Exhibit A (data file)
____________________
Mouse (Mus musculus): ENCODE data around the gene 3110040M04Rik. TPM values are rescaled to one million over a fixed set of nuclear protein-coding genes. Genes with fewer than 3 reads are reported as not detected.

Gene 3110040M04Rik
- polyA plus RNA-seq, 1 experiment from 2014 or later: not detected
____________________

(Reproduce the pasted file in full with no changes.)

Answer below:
Mouse (Mus musculus): ENCODE data around the gene 3110040M04Rik. TPM values are rescaled to one million over a fixed set of nuclear protein-coding genes. Genes with fewer than 3 reads are reported as not detected.

Gene 3110040M04Rik
- polyA plus RNA-seq, 1 experiment from 2014 or later: not detected